The Biology Book: From the Origin of Life to Epigenetics, 250 Milestones in the History of Biology (2015)
Kitasato Shibasaburō (1853–1931), Paul Ehrlich (1854–1915), Emil von Behring (1854–1917), Michael Potter (1924–2013), Cesar Milstein (1927–2002), Georges Köhler (1946–1995)
At the turn of the twentieth century, the German physician-scientist Paul Ehrlich proposed the concept of a magic bullet: a compound that could selectively target and kill a disease-causing organism without causing harm to the patient. Ehrlich had conceived of a magic bullet in 1890, early in his scientific career, when Emil von Behring and Kitasato Shibasaburō introduced an antiserum for treating diphtheria and tetanus. The immunity conferred to these diseases resulted from the production of specific antibodies in response to the bacterial toxins, which served as antigens. There was and continues to be hope that monoclonal antibodies would be “magic bullets.”
During the 1950s, Michael Potter, at the National Cancer Institute of the National Institutes of Health, perfected a technique for growing plasma cell tumors (plasmacytomas) in mice that produced highly specific antibody molecules in response to specific antigens. Potter freely shared these mouse plasma cells with scientists around the world, including Cesar Milstein and Georges Köhler at the Laboratory of Molecular Biology in Cambridge, England. In 1975, Milstein, a biochemist born in Argentina and a naturalized British citizen, and Köhler, a German postdoctoral fellow, fused mouse spleen cells, a rich source of beta-lymphocytes from the plasmacytomas, and mouse myeloma cells to produce hybridomas.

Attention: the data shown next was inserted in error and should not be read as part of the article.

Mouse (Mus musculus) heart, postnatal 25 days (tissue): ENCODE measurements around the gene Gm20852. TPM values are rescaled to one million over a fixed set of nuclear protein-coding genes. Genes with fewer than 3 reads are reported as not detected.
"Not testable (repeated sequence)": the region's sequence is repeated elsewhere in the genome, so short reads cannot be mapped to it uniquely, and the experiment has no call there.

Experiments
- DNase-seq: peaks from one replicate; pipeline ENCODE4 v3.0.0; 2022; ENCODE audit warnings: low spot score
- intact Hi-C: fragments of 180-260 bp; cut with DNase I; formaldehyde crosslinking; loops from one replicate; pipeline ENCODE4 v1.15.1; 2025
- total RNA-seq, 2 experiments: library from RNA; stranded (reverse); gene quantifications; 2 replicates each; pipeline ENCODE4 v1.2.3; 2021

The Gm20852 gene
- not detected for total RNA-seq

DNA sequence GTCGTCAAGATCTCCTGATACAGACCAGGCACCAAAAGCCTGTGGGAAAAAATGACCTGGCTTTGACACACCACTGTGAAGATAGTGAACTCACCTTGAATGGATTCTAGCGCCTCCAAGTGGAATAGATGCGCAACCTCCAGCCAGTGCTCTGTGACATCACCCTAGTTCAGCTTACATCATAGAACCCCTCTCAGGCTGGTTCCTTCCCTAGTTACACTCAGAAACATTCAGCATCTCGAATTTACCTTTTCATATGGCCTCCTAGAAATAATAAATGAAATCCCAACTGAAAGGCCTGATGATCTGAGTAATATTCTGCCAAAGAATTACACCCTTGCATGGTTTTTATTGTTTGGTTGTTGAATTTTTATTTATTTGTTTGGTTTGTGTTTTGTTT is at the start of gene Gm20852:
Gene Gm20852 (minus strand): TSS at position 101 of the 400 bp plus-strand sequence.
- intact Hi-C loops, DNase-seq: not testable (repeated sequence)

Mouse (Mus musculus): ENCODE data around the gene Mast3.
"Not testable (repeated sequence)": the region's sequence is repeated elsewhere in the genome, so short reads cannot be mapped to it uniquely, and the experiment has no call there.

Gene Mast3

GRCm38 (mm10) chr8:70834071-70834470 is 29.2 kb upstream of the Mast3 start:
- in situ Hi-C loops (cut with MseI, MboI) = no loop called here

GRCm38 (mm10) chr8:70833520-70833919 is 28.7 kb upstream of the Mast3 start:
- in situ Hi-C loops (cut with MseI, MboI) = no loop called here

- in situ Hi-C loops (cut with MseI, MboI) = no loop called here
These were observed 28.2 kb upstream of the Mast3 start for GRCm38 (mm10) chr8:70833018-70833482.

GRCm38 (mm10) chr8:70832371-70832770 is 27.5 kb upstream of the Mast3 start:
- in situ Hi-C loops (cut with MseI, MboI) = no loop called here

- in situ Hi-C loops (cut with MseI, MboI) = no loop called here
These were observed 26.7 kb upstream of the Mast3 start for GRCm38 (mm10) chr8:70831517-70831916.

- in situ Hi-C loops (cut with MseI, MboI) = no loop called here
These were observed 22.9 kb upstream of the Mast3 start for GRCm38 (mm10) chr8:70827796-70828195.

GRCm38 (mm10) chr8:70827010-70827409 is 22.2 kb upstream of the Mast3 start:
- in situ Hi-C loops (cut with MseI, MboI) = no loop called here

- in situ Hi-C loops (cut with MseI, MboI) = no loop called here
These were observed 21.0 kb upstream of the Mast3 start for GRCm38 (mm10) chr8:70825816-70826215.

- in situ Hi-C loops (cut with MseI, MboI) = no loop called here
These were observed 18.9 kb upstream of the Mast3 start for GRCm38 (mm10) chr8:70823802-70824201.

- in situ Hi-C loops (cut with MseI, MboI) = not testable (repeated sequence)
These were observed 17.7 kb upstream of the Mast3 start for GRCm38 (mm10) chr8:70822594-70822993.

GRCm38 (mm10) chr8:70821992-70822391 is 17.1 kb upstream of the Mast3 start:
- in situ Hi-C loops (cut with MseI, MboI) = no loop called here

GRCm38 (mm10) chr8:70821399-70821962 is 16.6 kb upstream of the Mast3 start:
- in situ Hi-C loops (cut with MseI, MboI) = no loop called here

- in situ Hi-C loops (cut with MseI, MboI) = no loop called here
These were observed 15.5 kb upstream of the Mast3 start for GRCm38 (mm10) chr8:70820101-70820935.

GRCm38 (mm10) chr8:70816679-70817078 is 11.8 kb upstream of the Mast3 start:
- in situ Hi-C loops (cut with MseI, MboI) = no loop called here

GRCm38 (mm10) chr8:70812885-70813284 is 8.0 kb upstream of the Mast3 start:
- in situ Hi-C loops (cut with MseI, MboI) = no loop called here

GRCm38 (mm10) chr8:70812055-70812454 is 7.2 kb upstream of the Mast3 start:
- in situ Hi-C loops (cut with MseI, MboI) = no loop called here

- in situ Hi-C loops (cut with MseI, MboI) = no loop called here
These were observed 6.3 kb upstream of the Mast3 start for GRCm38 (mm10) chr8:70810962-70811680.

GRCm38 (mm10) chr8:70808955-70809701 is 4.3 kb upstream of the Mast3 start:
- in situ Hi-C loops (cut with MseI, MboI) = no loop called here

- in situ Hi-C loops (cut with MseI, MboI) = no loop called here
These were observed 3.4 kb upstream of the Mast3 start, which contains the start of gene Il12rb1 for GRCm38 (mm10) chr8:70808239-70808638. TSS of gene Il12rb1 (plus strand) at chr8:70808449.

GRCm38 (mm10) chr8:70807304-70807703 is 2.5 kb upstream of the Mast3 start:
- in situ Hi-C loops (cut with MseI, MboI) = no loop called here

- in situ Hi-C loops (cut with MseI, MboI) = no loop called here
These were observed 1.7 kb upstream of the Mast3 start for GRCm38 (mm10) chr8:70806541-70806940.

These hybridomas produce monoclonal antibodies, or antibodies that are identical to one another because they are produced by one type of immune cell type; moreover, they can be produced in an unlimited supply. The development of monoclonal antibodies is considered one of the most significant advances in biomedical research in the twentieth century, earning Nobel Prizes for Milstein and Köhler in 1984. Milstein did not seek patent protection for his technique, causing major reverberations at the highest levels of the British government. It was predicted that monoclonal antibodies would have a wide range of therapeutic uses, be safe and highly selective in their effects, and be easy to manufacture. As of June 2014, thirty monoclonal antibody-derived products had been approved by the US Food and Drug Administration for the treatment of cancers, autoimmune diseases, inflammatory disorders, and as diagnostic agents.
SEE ALSO: Adaptive Immunity (1897), Ehrlich’s Side-Chain Theory (1897).
The depicted monoclonal antibody (mAb) is an immunoglobulin G (IgG) molecule, the most abundant class of antibodies found in the blood and lymph.